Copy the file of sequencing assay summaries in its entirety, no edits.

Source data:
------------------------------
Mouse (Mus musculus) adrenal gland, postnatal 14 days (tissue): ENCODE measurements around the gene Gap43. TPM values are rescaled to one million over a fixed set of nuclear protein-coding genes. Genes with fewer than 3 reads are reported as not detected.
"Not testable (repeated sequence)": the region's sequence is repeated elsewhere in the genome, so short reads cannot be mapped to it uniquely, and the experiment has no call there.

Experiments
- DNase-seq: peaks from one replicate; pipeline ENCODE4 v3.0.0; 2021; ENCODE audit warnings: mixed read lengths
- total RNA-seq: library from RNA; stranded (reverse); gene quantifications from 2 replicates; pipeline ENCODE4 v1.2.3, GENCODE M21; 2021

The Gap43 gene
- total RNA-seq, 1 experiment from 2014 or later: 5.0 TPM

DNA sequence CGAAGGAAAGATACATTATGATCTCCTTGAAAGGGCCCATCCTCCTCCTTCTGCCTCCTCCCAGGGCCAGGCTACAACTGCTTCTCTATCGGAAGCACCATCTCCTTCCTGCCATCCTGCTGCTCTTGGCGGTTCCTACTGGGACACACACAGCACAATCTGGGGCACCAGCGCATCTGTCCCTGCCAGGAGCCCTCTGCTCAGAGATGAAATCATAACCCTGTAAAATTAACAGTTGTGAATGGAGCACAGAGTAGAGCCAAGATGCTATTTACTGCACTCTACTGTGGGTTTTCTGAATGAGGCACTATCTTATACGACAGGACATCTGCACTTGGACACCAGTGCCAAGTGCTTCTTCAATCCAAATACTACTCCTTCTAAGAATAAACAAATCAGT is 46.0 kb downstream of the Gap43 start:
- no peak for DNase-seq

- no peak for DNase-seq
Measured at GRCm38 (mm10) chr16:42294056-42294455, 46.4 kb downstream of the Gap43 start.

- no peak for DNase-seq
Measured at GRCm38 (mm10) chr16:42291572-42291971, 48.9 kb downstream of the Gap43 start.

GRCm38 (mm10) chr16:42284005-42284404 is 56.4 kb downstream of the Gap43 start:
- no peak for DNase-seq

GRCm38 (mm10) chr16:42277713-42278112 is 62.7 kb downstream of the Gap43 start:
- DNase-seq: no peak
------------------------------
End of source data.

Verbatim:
Mouse (Mus musculus) adrenal gland, postnatal 14 days (tissue): ENCODE measurements around the gene Gap43. TPM values are rescaled to one million over a fixed set of nuclear protein-coding genes. Genes with fewer than 3 reads are reported as not detected.
"Not testable (repeated sequence)": the region's sequence is repeated elsewhere in the genome, so short reads cannot be mapped to it uniquely, and the experiment has no call there.

Experiments
- DNase-seq: peaks from one replicate; pipeline ENCODE4 v3.0.0; 2021; ENCODE audit warnings: mixed read lengths
- total RNA-seq: library from RNA; stranded (reverse); gene quantifications from 2 replicates; pipeline ENCODE4 v1.2.3, GENCODE M21; 2021

The Gap43 gene
- total RNA-seq, 1 experiment from 2014 or later: 5.0 TPM

DNA sequence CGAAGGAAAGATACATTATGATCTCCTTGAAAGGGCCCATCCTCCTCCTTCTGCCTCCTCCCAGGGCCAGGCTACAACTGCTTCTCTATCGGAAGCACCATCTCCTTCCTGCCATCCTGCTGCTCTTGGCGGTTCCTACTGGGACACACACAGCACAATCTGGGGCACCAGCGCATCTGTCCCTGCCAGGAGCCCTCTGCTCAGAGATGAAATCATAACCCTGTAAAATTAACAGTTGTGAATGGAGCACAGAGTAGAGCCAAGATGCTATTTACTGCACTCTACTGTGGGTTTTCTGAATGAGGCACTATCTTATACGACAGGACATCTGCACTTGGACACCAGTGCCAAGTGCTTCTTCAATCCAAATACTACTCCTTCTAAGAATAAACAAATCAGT is 46.0 kb downstream of the Gap43 start:
- no peak for DNase-seq

- no peak for DNase-seq
Measured at GRCm38 (mm10) chr16:42294056-42294455, 46.4 kb downstream of the Gap43 start.

- no peak for DNase-seq
Measured at GRCm38 (mm10) chr16:42291572-42291971, 48.9 kb downstream of the Gap43 start.

GRCm38 (mm10) chr16:42284005-42284404 is 56.4 kb downstream of the Gap43 start:
- no peak for DNase-seq

GRCm38 (mm10) chr16:42277713-42278112 is 62.7 kb downstream of the Gap43 start:
- DNase-seq: no peak